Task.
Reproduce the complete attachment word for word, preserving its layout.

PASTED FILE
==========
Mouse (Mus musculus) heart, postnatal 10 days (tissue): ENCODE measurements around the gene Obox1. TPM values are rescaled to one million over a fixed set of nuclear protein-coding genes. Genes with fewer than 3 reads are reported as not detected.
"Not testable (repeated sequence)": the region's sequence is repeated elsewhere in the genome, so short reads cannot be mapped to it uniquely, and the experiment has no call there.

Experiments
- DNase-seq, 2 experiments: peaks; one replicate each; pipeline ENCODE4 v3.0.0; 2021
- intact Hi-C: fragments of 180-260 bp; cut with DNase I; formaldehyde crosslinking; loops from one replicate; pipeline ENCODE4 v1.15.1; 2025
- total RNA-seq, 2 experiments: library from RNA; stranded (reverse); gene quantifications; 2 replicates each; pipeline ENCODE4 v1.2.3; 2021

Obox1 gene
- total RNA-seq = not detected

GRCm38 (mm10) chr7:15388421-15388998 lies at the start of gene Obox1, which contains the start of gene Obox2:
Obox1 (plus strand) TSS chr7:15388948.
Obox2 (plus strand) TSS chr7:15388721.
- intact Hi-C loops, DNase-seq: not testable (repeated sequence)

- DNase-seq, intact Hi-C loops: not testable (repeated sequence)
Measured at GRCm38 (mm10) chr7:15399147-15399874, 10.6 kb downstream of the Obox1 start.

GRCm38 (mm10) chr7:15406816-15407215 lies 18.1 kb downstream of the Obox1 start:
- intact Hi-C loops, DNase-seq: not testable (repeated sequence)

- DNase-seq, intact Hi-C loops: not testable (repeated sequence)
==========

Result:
Mouse (Mus musculus) heart, postnatal 10 days (tissue): ENCODE measurements around the gene Obox1. TPM values are rescaled to one million over a fixed set of nuclear protein-coding genes. Genes with fewer than 3 reads are reported as not detected.
"Not testable (repeated sequence)": the region's sequence is repeated elsewhere in the genome, so short reads cannot be mapped to it uniquely, and the experiment has no call there.

Experiments
- DNase-seq, 2 experiments: peaks; one replicate each; pipeline ENCODE4 v3.0.0; 2021
- intact Hi-C: fragments of 180-260 bp; cut with DNase I; formaldehyde crosslinking; loops from one replicate; pipeline ENCODE4 v1.15.1; 2025
- total RNA-seq, 2 experiments: library from RNA; stranded (reverse); gene quantifications; 2 replicates each; pipeline ENCODE4 v1.2.3; 2021

Obox1 gene
- total RNA-seq = not detected

GRCm38 (mm10) chr7:15388421-15388998 lies at the start of gene Obox1, which contains the start of gene Obox2:
Obox1 (plus strand) TSS chr7:15388948.
Obox2 (plus strand) TSS chr7:15388721.
- intact Hi-C loops, DNase-seq: not testable (repeated sequence)

- DNase-seq, intact Hi-C loops: not testable (repeated sequence)
Measured at GRCm38 (mm10) chr7:15399147-15399874, 10.6 kb downstream of the Obox1 start.

GRCm38 (mm10) chr7:15406816-15407215 lies 18.1 kb downstream of the Obox1 start:
- intact Hi-C loops, DNase-seq: not testable (repeated sequence)

- DNase-seq, intact Hi-C loops: not testable (repeated sequence)